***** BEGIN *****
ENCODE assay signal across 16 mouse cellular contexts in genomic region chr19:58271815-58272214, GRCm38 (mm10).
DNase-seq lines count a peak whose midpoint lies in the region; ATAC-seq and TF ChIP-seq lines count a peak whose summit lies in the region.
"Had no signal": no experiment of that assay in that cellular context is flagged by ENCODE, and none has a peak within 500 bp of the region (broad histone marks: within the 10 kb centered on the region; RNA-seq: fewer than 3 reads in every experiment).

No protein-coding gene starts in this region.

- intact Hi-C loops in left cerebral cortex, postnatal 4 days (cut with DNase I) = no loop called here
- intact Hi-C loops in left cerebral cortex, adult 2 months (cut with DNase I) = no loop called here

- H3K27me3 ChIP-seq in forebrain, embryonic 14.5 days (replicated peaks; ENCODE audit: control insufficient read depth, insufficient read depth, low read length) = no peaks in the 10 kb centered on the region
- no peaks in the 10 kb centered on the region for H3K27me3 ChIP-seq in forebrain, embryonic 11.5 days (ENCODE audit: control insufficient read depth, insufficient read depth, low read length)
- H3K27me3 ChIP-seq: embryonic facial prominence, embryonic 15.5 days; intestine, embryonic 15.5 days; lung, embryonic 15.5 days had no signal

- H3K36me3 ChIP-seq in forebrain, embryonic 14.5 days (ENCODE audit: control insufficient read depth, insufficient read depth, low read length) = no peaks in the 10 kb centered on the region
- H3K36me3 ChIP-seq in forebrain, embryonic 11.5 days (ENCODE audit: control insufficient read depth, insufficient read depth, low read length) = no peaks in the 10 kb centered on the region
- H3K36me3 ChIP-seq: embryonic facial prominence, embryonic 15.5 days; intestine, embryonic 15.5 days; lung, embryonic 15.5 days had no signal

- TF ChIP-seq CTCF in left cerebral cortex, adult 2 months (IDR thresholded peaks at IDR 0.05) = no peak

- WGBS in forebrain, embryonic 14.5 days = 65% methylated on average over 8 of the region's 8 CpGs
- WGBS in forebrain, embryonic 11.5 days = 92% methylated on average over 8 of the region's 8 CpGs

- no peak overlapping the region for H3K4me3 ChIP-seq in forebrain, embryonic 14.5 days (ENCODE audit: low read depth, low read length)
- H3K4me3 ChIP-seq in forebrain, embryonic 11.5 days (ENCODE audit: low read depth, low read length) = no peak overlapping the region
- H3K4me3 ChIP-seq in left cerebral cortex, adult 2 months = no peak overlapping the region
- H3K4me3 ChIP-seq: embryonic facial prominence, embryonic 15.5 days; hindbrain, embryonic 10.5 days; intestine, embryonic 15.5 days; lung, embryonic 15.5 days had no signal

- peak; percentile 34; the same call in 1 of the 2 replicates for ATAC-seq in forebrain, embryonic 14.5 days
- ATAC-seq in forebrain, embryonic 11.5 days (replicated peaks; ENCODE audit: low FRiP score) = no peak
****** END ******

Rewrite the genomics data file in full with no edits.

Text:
ENCODE assay signal across 16 mouse cellular contexts in genomic region chr19:58271815-58272214, GRCm38 (mm10).
DNase-seq lines count a peak whose midpoint lies in the region; ATAC-seq and TF ChIP-seq lines count a peak whose summit lies in the region.
"Had no signal": no experiment of that assay in that cellular context is flagged by ENCODE, and none has a peak within 500 bp of the region (broad histone marks: within the 10 kb centered on the region; RNA-seq: fewer than 3 reads in every experiment).

No protein-coding gene starts in this region.

- intact Hi-C loops in left cerebral cortex, postnatal 4 days (cut with DNase I) = no loop called here
- intact Hi-C loops in left cerebral cortex, adult 2 months (cut with DNase I) = no loop called here

- H3K27me3 ChIP-seq in forebrain, embryonic 14.5 days (replicated peaks; ENCODE audit: control insufficient read depth, insufficient read depth, low read length) = no peaks in the 10 kb centered on the region
- no peaks in the 10 kb centered on the region for H3K27me3 ChIP-seq in forebrain, embryonic 11.5 days (ENCODE audit: control insufficient read depth, insufficient read depth, low read length)
- H3K27me3 ChIP-seq: embryonic facial prominence, embryonic 15.5 days; intestine, embryonic 15.5 days; lung, embryonic 15.5 days had no signal

- H3K36me3 ChIP-seq in forebrain, embryonic 14.5 days (ENCODE audit: control insufficient read depth, insufficient read depth, low read length) = no peaks in the 10 kb centered on the region
- H3K36me3 ChIP-seq in forebrain, embryonic 11.5 days (ENCODE audit: control insufficient read depth, insufficient read depth, low read length) = no peaks in the 10 kb centered on the region
- H3K36me3 ChIP-seq: embryonic facial prominence, embryonic 15.5 days; intestine, embryonic 15.5 days; lung, embryonic 15.5 days had no signal

- TF ChIP-seq CTCF in left cerebral cortex, adult 2 months (IDR thresholded peaks at IDR 0.05) = no peak

- WGBS in forebrain, embryonic 14.5 days = 65% methylated on average over 8 of the region's 8 CpGs
- WGBS in forebrain, embryonic 11.5 days = 92% methylated on average over 8 of the region's 8 CpGs

- no peak overlapping the region for H3K4me3 ChIP-seq in forebrain, embryonic 14.5 days (ENCODE audit: low read depth, low read length)
- H3K4me3 ChIP-seq in forebrain, embryonic 11.5 days (ENCODE audit: low read depth, low read length) = no peak overlapping the region
- H3K4me3 ChIP-seq in left cerebral cortex, adult 2 months = no peak overlapping the region
- H3K4me3 ChIP-seq: embryonic facial prominence, embryonic 15.5 days; hindbrain, embryonic 10.5 days; intestine, embryonic 15.5 days; lung, embryonic 15.5 days had no signal

- peak; percentile 34; the same call in 1 of the 2 replicates for ATAC-seq in forebrain, embryonic 14.5 days
- ATAC-seq in forebrain, embryonic 11.5 days (replicated peaks; ENCODE audit: low FRiP score) = no peak